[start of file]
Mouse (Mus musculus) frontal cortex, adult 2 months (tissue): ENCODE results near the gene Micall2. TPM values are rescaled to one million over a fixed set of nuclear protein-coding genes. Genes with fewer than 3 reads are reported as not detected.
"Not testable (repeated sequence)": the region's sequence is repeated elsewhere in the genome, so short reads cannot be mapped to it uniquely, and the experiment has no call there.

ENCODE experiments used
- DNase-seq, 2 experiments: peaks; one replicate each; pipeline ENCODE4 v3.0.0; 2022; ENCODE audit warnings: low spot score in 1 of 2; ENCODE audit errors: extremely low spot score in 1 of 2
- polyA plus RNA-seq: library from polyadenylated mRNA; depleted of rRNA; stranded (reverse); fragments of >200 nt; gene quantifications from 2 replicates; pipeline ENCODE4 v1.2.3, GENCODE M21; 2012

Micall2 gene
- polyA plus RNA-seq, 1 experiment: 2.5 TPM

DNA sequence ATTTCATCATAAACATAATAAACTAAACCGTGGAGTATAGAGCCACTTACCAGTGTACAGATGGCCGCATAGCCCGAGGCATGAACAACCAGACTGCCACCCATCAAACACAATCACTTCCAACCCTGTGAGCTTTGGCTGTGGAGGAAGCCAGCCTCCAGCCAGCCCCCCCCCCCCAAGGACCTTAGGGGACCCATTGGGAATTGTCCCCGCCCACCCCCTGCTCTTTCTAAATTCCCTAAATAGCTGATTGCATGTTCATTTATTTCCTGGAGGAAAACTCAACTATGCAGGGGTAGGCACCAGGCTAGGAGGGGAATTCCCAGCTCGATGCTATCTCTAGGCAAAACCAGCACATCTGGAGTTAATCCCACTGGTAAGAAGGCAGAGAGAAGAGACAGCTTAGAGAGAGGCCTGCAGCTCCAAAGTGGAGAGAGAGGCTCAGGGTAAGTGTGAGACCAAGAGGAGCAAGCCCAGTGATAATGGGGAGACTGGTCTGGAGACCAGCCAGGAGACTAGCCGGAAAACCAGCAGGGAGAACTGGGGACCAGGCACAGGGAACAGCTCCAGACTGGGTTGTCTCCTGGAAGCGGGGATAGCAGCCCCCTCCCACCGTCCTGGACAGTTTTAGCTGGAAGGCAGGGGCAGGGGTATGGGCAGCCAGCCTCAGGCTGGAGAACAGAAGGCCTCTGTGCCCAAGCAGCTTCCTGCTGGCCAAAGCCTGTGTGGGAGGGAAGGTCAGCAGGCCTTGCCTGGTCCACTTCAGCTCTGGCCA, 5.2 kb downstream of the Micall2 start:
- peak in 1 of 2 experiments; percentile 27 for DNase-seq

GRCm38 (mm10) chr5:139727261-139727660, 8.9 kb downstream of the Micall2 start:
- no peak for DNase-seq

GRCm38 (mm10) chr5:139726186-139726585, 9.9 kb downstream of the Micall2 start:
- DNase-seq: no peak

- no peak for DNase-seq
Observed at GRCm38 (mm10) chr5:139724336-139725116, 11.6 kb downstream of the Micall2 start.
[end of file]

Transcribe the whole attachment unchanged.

Mouse (Mus musculus) frontal cortex, adult 2 months (tissue): ENCODE results near the gene Micall2. TPM values are rescaled to one million over a fixed set of nuclear protein-coding genes. Genes with fewer than 3 reads are reported as not detected.
"Not testable (repeated sequence)": the region's sequence is repeated elsewhere in the genome, so short reads cannot be mapped to it uniquely, and the experiment has no call there.

ENCODE experiments used
- DNase-seq, 2 experiments: peaks; one replicate each; pipeline ENCODE4 v3.0.0; 2022; ENCODE audit warnings: low spot score in 1 of 2; ENCODE audit errors: extremely low spot score in 1 of 2
- polyA plus RNA-seq: library from polyadenylated mRNA; depleted of rRNA; stranded (reverse); fragments of >200 nt; gene quantifications from 2 replicates; pipeline ENCODE4 v1.2.3, GENCODE M21; 2012

Micall2 gene
- polyA plus RNA-seq, 1 experiment: 2.5 TPM

DNA sequence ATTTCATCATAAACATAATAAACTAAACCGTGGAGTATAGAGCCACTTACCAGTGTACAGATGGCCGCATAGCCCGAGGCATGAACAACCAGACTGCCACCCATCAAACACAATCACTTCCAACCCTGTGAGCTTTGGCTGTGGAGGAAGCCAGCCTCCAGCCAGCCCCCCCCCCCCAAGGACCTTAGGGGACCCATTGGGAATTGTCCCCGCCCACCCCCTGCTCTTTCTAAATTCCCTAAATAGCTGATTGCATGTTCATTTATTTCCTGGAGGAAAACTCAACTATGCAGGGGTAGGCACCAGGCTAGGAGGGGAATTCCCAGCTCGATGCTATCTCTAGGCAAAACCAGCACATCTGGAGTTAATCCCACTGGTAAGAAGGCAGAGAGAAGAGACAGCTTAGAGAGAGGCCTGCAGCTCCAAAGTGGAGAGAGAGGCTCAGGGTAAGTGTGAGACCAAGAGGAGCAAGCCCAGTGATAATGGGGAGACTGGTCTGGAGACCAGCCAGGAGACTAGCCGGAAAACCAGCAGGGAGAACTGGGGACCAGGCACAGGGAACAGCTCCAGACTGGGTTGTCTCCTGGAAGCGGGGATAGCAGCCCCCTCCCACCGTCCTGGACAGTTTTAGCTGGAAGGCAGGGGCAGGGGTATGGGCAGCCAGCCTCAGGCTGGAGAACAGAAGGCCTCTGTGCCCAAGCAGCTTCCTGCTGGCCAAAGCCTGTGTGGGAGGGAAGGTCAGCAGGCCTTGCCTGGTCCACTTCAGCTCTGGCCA, 5.2 kb downstream of the Micall2 start:
- peak in 1 of 2 experiments; percentile 27 for DNase-seq

GRCm38 (mm10) chr5:139727261-139727660, 8.9 kb downstream of the Micall2 start:
- no peak for DNase-seq

GRCm38 (mm10) chr5:139726186-139726585, 9.9 kb downstream of the Micall2 start:
- DNase-seq: no peak

- no peak for DNase-seq
Observed at GRCm38 (mm10) chr5:139724336-139725116, 11.6 kb downstream of the Micall2 start.